The exterior details of the map is a graphic enlargement, down to the smallest detail, of the vivid surround of De Wit's maritime world map of 1668 [engraved] by Romeyn de Hooghe . . .The artistry of this large four-sheet map is no less distinguished and it is either a masterly copy or perhaps even a predecessor original by De Hooghe on which no trace of his signature can be found.

Considerably more geographical detail is shown on the two large hemispheres:  in addition there are certain features pointing away from De Wit as the sole source.  The flattened shape of the top of California (as an island), the retention of the large undefined lake in the centre of North America, and the prominent marking of Xamo Desertuim are all features found on Visscher's prototype world maps (from 1658 onwards) and not on later updated maps such as those by Sanson and De Wit.   Australia is however more precisely defined with both the west coat and the northern coastline (as it joins on to New Guinea) being drawn without any break. . . . . On the left hand lower hemisphere is two water nymphs carrying an oval portrait of Wilhelm [sic] III, the date of his death [actually the date of his being crowned king of England]  in 1672 providing a terminal date for the original map [a conclusion we question).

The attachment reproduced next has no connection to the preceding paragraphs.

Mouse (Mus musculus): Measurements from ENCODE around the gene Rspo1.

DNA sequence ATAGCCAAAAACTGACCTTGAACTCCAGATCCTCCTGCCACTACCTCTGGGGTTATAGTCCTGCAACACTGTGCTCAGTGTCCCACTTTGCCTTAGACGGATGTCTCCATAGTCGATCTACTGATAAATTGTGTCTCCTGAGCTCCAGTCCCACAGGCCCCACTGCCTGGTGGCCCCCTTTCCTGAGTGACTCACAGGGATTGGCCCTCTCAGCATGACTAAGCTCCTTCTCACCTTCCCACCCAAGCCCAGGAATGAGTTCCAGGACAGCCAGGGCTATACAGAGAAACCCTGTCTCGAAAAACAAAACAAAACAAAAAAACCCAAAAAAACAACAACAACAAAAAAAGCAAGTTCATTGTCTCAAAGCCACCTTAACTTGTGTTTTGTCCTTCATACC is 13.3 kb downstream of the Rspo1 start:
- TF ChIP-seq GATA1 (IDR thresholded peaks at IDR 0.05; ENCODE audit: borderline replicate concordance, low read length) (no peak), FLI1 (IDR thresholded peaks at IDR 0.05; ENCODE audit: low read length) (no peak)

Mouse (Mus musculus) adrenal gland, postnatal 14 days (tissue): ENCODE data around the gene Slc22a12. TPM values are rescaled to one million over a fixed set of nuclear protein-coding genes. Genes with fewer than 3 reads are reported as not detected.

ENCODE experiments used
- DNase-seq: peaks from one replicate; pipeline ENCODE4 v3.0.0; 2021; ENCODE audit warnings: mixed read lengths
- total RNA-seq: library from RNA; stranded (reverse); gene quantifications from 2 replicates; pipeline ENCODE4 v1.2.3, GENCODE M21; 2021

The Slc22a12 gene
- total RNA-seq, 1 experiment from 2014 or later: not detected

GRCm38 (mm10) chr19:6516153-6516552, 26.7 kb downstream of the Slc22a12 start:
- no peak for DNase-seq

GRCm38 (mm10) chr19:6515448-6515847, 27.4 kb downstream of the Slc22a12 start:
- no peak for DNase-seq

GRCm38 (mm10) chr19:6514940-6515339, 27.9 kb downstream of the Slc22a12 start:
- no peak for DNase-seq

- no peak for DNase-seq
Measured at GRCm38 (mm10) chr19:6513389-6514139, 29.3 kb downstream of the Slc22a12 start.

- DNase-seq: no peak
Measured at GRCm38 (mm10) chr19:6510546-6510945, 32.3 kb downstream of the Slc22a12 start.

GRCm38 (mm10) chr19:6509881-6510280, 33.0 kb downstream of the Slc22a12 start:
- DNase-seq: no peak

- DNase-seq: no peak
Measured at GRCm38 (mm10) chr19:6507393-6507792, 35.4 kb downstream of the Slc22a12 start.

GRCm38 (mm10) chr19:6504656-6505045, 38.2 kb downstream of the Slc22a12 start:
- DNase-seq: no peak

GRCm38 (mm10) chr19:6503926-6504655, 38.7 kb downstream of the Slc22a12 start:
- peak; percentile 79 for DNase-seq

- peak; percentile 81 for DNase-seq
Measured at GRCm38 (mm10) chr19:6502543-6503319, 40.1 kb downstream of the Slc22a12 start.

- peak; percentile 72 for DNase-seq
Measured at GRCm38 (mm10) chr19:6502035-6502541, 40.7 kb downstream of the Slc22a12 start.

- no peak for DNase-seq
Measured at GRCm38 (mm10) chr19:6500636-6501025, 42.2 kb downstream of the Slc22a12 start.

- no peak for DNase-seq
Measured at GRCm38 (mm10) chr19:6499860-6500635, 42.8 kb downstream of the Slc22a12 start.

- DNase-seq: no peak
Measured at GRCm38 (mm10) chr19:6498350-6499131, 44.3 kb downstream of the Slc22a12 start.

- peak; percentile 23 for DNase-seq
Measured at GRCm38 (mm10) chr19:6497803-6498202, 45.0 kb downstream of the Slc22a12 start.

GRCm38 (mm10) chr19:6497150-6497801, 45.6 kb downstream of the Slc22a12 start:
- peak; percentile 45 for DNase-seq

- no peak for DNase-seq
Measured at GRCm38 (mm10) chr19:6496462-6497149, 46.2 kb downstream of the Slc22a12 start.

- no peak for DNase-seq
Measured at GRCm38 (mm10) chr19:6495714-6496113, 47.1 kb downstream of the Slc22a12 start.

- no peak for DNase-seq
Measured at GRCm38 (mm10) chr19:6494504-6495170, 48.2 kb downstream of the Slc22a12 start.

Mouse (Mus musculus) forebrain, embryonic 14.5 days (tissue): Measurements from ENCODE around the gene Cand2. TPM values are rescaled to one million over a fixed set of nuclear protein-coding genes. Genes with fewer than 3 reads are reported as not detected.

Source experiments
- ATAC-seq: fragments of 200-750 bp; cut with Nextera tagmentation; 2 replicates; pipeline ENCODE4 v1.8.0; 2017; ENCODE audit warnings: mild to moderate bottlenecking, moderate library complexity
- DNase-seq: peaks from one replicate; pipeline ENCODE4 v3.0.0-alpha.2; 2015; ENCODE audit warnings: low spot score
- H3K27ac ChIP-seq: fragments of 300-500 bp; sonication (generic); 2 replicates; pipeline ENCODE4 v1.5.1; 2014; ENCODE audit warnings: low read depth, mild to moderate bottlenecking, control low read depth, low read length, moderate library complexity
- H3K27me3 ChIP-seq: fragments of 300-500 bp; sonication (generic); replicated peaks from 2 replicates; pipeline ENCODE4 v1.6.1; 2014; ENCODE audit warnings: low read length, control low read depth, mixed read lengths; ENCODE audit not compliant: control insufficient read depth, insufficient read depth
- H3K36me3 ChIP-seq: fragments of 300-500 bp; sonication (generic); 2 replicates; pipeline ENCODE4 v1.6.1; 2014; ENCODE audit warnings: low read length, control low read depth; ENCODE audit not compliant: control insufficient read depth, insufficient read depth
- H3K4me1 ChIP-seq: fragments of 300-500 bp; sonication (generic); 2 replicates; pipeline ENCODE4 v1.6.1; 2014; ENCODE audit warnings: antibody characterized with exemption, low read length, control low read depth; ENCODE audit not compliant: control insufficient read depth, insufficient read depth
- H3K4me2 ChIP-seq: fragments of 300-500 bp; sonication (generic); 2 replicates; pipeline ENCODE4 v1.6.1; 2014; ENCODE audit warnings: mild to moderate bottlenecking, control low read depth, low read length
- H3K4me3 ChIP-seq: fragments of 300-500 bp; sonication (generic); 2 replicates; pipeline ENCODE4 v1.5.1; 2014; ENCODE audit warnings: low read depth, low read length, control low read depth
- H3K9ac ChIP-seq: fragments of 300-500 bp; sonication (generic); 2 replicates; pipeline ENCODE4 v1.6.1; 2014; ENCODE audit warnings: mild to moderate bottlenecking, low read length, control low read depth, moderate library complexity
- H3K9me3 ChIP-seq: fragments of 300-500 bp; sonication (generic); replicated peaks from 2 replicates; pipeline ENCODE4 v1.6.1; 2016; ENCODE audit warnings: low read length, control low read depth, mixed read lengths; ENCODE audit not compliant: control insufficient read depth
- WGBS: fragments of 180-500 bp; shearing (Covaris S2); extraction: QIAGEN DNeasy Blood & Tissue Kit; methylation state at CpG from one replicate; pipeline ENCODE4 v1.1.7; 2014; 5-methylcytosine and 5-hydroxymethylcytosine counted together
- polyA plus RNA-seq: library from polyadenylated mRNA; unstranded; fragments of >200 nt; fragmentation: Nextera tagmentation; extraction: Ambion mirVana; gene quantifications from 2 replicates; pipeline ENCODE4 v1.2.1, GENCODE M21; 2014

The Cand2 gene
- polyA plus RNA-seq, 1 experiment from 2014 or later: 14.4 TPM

It is possible that this map was prepared several years earlier, in the mid-1660s by De Wit and De Hooghe.  In 1668, the map was then redrawn in a single sheet form . . . Further evidence of De Wit's earlier collaboration with De Hooghe would be needed to support this reasoning, and a copy of the map, in its first state, if it could be found, might provide this.

The De Wit / Danckerts credit on this state of the map confirms Shirley's conclusions that the map was engraved by Romeyn De Hooghe for Frederick De Wit and a comparison of the present example with the Van Keulen strongly suggests that this example pre-dates the Van Keulen state.  Most notably, the absence of De Wit's name on the Van Keulen state is strong evidence that Van Keulen acquired the copper plates after Danckerts.